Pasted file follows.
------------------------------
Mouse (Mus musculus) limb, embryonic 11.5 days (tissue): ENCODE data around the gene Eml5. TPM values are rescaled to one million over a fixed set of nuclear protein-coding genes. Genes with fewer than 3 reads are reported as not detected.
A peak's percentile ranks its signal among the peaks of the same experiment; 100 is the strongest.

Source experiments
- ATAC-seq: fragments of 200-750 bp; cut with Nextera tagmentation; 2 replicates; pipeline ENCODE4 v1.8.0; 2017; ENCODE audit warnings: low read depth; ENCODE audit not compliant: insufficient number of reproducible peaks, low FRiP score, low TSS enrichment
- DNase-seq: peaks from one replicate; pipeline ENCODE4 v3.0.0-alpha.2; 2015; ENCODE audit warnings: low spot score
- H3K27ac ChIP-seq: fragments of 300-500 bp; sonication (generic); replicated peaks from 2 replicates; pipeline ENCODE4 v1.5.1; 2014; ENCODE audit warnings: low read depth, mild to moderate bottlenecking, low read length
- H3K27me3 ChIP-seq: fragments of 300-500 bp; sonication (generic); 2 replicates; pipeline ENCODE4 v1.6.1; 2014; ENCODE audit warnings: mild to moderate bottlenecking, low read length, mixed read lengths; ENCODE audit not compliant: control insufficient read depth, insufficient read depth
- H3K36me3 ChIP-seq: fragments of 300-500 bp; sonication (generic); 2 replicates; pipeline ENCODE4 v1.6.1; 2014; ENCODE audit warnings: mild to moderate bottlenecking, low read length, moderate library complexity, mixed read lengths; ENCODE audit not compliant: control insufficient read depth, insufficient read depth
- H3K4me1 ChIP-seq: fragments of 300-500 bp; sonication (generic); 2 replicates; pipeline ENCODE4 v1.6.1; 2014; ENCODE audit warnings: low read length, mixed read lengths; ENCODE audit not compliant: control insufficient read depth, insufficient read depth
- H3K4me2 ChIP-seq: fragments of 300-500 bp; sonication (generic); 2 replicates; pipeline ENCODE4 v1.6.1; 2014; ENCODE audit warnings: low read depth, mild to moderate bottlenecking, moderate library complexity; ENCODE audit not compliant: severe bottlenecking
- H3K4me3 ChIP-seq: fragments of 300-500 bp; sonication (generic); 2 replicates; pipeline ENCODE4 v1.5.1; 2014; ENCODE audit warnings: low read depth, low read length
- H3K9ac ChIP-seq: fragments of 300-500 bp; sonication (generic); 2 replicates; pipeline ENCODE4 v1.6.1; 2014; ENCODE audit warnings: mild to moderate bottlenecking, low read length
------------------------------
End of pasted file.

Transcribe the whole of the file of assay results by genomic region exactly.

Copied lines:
Mouse (Mus musculus) limb, embryonic 11.5 days (tissue): ENCODE data around the gene Eml5. TPM values are rescaled to one million over a fixed set of nuclear protein-coding genes. Genes with fewer than 3 reads are reported as not detected.
A peak's percentile ranks its signal among the peaks of the same experiment; 100 is the strongest.

Source experiments
- ATAC-seq: fragments of 200-750 bp; cut with Nextera tagmentation; 2 replicates; pipeline ENCODE4 v1.8.0; 2017; ENCODE audit warnings: low read depth; ENCODE audit not compliant: insufficient number of reproducible peaks, low FRiP score, low TSS enrichment
- DNase-seq: peaks from one replicate; pipeline ENCODE4 v3.0.0-alpha.2; 2015; ENCODE audit warnings: low spot score
- H3K27ac ChIP-seq: fragments of 300-500 bp; sonication (generic); replicated peaks from 2 replicates; pipeline ENCODE4 v1.5.1; 2014; ENCODE audit warnings: low read depth, mild to moderate bottlenecking, low read length
- H3K27me3 ChIP-seq: fragments of 300-500 bp; sonication (generic); 2 replicates; pipeline ENCODE4 v1.6.1; 2014; ENCODE audit warnings: mild to moderate bottlenecking, low read length, mixed read lengths; ENCODE audit not compliant: control insufficient read depth, insufficient read depth
- H3K36me3 ChIP-seq: fragments of 300-500 bp; sonication (generic); 2 replicates; pipeline ENCODE4 v1.6.1; 2014; ENCODE audit warnings: mild to moderate bottlenecking, low read length, moderate library complexity, mixed read lengths; ENCODE audit not compliant: control insufficient read depth, insufficient read depth
- H3K4me1 ChIP-seq: fragments of 300-500 bp; sonication (generic); 2 replicates; pipeline ENCODE4 v1.6.1; 2014; ENCODE audit warnings: low read length, mixed read lengths; ENCODE audit not compliant: control insufficient read depth, insufficient read depth
- H3K4me2 ChIP-seq: fragments of 300-500 bp; sonication (generic); 2 replicates; pipeline ENCODE4 v1.6.1; 2014; ENCODE audit warnings: low read depth, mild to moderate bottlenecking, moderate library complexity; ENCODE audit not compliant: severe bottlenecking
- H3K4me3 ChIP-seq: fragments of 300-500 bp; sonication (generic); 2 replicates; pipeline ENCODE4 v1.5.1; 2014; ENCODE audit warnings: low read depth, low read length
- H3K9ac ChIP-seq: fragments of 300-500 bp; sonication (generic); 2 replicates; pipeline ENCODE4 v1.6.1; 2014; ENCODE audit warnings: mild to moderate bottlenecking, low read length